What is Java EE? Like really what is?
Java EE, formerly known as J2EE, at its core, is just a collection of abstract, standardized specifications that prescribes solutions to commonly faced challenges in software development.
It’s important to note the words abstract in the above definition. This means that Java EE is just a set interfaces and contracts that provides a public facing API for developers.
These abstract specifications are also said to be standardized. What does this also mean? It essentially means that the entire collection of Java EE APIs are published in accordance with well defined criteria set by experts in the subject field of the API.
By standardized, it also means every Java EE API is gone through the rigorous process of the Java Community Process’s Java Specification Request program. The result of this process is a set of APIs that are industry tried and tested and are deemed to be here to stay.
However, remember we said Java EE is abstract right? Well even though you will generally code against the Java EE APIs in the Javax.* packages namespace, you can’t run your application on Java EE per se.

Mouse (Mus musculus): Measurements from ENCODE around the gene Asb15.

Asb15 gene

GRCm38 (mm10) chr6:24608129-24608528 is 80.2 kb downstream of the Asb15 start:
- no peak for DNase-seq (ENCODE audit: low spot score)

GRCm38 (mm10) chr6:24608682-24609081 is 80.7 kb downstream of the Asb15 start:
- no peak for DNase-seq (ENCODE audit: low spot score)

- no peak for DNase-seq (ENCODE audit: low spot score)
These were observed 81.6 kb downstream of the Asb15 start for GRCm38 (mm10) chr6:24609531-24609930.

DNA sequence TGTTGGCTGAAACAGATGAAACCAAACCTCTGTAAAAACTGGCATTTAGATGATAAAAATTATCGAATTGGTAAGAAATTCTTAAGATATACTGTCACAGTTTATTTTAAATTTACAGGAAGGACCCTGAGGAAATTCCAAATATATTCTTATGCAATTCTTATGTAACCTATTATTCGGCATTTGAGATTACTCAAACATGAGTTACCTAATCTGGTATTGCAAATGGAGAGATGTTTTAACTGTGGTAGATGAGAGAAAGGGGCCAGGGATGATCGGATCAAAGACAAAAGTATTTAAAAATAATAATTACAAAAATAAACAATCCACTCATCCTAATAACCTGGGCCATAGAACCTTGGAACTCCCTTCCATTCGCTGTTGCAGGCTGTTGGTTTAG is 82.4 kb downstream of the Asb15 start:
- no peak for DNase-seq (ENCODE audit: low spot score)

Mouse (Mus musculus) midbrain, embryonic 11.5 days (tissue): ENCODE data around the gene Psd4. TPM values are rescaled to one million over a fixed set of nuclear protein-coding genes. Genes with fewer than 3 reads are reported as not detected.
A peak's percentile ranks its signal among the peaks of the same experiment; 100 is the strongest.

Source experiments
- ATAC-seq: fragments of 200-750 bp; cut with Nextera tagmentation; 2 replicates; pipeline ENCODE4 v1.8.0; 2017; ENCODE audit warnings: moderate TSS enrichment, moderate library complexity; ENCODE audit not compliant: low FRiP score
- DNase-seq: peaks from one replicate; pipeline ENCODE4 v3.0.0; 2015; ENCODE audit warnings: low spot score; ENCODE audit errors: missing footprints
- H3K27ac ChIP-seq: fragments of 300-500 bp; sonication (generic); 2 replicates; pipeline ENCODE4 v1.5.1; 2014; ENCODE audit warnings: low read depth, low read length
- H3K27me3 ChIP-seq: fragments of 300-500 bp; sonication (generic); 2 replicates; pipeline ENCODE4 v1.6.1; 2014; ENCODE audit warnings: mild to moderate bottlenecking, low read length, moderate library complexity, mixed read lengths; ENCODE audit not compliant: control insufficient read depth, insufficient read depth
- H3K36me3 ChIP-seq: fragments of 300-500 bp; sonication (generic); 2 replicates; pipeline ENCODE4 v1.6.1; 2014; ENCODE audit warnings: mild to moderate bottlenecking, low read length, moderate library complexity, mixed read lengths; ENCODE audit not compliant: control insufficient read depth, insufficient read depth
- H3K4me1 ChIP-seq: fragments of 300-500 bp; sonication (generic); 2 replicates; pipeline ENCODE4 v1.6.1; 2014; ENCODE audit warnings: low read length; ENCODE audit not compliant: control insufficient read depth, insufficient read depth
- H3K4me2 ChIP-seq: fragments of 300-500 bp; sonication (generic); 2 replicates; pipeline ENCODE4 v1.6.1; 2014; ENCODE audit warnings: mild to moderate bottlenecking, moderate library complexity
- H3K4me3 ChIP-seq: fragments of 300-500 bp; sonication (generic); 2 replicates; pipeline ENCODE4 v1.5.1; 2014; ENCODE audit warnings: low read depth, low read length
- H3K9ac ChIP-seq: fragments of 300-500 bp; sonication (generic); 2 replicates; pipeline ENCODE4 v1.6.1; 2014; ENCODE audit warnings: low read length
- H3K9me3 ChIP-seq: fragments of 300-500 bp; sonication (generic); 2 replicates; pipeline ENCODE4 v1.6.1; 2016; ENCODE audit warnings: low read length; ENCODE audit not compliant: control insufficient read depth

To run a Java EE application, you will need a concrete implementation of Java EE. The official name given to the concrete implementation of Java EE is Application Server. I bet you’ve heard that before right?
An Application Server is basically a concrete implementation of the entire Java EE abstract specs. This means that you run your application coded using Java EE APIs on an Application Server.
There are a number of application servers out there including Payara Server, Apache TomEE, JBoss Wildfly among others.
In the next installment of this post, we will take a deeper look at Application Servers and Java Specification Requests. Stay tuned.